DDOS Attack
IEEE

Human-as-a-Sensor: where the IoT and physical safety meet

The security of the Internet of Things (IoT) is a constant topic of discussion, with the focus typically on the devices it connects. However, the IoT also intersects with the worlds of law enforcement and public safety, and that connection has been growing in recent years.

Though not yet well known, the Human-as-a-Sensor (HaaS) paradigm is one worth focusing on. Unlike much of what we talk about with the IoT, HaaS doesn’t rely on automated sensors at all — instead, it’s based on people reporting incidents they witness through mobile apps. Law enforcement is then able to aggregate this data in order to build a better sense of the emergencies at hand, and which ones to respond to first.

As you might expect, this technology is not without its cybersecurity threats. A team of researchers from the University of Greenwich set out to determine the exact ways in which cybercriminals can manipulate HaaS, and how law enforcement can ensure that it gets credible real-time information. Three of the key threats are as follows:

  • Location spoofing: “Would-be attackers are able to send false reports that would appear to originate from any specific physical location of their choice.” This can throw responders off the trail of the crime.
  • DDoS attacks: “Network-based denial of service attacks against mobile devices can result in crime report messages being queued or dropped completely when network connectivity is lost or saturated.”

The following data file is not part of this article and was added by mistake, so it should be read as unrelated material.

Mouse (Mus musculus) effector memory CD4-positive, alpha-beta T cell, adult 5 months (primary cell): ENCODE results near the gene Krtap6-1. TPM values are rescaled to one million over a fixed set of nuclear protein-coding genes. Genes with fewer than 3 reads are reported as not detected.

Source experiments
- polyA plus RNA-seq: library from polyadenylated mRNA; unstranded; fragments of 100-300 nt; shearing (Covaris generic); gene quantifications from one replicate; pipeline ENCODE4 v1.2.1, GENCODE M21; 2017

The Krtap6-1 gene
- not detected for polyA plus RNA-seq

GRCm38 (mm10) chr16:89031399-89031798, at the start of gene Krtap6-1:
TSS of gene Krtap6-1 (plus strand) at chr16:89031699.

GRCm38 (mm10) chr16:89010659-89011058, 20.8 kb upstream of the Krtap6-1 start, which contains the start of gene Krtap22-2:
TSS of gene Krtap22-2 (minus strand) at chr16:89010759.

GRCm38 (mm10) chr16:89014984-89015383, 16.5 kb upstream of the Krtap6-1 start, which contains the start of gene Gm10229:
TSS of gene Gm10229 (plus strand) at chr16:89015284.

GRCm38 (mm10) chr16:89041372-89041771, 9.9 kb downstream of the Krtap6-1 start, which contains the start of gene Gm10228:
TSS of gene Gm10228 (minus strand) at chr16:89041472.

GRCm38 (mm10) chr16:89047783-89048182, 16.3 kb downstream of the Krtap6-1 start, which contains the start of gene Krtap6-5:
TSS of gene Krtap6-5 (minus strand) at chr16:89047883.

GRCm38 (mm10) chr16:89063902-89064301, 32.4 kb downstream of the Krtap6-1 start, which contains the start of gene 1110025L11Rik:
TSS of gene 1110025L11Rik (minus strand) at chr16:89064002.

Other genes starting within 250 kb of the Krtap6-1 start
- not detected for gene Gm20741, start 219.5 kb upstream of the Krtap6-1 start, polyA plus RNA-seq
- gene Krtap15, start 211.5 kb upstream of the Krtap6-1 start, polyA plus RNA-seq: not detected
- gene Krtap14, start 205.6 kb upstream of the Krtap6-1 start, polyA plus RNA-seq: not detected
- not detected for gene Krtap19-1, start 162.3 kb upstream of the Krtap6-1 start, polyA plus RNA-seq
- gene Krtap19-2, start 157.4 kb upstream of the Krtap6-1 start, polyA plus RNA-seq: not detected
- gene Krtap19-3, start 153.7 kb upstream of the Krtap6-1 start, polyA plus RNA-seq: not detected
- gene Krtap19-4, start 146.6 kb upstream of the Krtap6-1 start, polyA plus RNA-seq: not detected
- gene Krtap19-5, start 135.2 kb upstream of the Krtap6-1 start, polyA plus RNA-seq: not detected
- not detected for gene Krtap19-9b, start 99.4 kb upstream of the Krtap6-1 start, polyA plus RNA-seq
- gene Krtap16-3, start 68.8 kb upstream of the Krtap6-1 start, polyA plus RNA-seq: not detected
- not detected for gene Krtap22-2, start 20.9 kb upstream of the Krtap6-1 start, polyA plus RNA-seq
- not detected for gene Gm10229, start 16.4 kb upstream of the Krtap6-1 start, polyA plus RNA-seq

• GPS spoofing: “Here, the location is spoofed not programatically, but by generating fake GPS signals using a software-defined radio (SDR) transmitter.”

As for how to combat these threats, the researchers had a few ideas. Doing so isn’t simple, determining whether a device is under attack or not doesn’t give law enforcement a sense of whether any of the data is useful. “A more practical approach would be to utilise the class probability of a report (i.e., the likeliness of the device being under attack / an attacker or not) to evaluate a mobile device’s cyber trustworthiness.”

The trick, according to the researchers, is to score reports based on features of the mobile device that can be monitored in real time. For example, CPU and RAM usage can be a clue – random upticks when the phone isn’t being used are red flags. Location accuracy is another since location services can be compared to Wi-Fi and Bluetooth information.

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